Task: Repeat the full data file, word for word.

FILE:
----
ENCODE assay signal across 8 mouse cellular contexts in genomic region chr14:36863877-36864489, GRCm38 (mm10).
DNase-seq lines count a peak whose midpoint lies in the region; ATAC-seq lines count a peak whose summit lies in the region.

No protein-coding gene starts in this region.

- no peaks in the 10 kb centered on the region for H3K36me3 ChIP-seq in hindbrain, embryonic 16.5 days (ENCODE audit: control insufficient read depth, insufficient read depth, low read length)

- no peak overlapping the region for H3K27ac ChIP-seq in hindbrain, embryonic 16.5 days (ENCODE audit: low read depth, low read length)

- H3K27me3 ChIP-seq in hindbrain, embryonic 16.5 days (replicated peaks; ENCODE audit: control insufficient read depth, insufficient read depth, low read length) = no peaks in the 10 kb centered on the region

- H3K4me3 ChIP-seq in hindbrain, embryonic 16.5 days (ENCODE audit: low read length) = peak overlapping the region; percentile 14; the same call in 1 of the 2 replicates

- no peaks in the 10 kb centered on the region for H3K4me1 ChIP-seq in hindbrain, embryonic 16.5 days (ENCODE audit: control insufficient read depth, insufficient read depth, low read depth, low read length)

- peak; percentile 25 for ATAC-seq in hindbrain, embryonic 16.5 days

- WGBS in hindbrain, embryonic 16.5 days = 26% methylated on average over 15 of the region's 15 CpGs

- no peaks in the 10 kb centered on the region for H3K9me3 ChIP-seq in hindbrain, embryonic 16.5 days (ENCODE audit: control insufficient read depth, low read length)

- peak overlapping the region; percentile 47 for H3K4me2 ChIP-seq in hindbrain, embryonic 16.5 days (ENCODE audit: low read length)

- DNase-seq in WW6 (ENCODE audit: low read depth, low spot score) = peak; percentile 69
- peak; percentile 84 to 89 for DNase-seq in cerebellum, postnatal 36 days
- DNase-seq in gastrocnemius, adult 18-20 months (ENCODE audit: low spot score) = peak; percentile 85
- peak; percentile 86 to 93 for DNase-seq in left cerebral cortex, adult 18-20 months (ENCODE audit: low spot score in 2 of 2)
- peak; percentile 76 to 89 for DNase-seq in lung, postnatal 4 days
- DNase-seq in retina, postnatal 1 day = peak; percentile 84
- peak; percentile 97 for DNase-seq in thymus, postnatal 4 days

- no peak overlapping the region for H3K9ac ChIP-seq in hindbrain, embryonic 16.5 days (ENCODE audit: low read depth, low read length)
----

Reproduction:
ENCODE assay signal across 8 mouse cellular contexts in genomic region chr14:36863877-36864489, GRCm38 (mm10).
DNase-seq lines count a peak whose midpoint lies in the region; ATAC-seq lines count a peak whose summit lies in the region.

No protein-coding gene starts in this region.

- no peaks in the 10 kb centered on the region for H3K36me3 ChIP-seq in hindbrain, embryonic 16.5 days (ENCODE audit: control insufficient read depth, insufficient read depth, low read length)

- no peak overlapping the region for H3K27ac ChIP-seq in hindbrain, embryonic 16.5 days (ENCODE audit: low read depth, low read length)

- H3K27me3 ChIP-seq in hindbrain, embryonic 16.5 days (replicated peaks; ENCODE audit: control insufficient read depth, insufficient read depth, low read length) = no peaks in the 10 kb centered on the region

- H3K4me3 ChIP-seq in hindbrain, embryonic 16.5 days (ENCODE audit: low read length) = peak overlapping the region; percentile 14; the same call in 1 of the 2 replicates

- no peaks in the 10 kb centered on the region for H3K4me1 ChIP-seq in hindbrain, embryonic 16.5 days (ENCODE audit: control insufficient read depth, insufficient read depth, low read depth, low read length)

- peak; percentile 25 for ATAC-seq in hindbrain, embryonic 16.5 days

- WGBS in hindbrain, embryonic 16.5 days = 26% methylated on average over 15 of the region's 15 CpGs

- no peaks in the 10 kb centered on the region for H3K9me3 ChIP-seq in hindbrain, embryonic 16.5 days (ENCODE audit: control insufficient read depth, low read length)

- peak overlapping the region; percentile 47 for H3K4me2 ChIP-seq in hindbrain, embryonic 16.5 days (ENCODE audit: low read length)

- DNase-seq in WW6 (ENCODE audit: low read depth, low spot score) = peak; percentile 69
- peak; percentile 84 to 89 for DNase-seq in cerebellum, postnatal 36 days
- DNase-seq in gastrocnemius, adult 18-20 months (ENCODE audit: low spot score) = peak; percentile 85
- peak; percentile 86 to 93 for DNase-seq in left cerebral cortex, adult 18-20 months (ENCODE audit: low spot score in 2 of 2)
- peak; percentile 76 to 89 for DNase-seq in lung, postnatal 4 days
- DNase-seq in retina, postnatal 1 day = peak; percentile 84
- peak; percentile 97 for DNase-seq in thymus, postnatal 4 days

- no peak overlapping the region for H3K9ac ChIP-seq in hindbrain, embryonic 16.5 days (ENCODE audit: low read depth, low read length)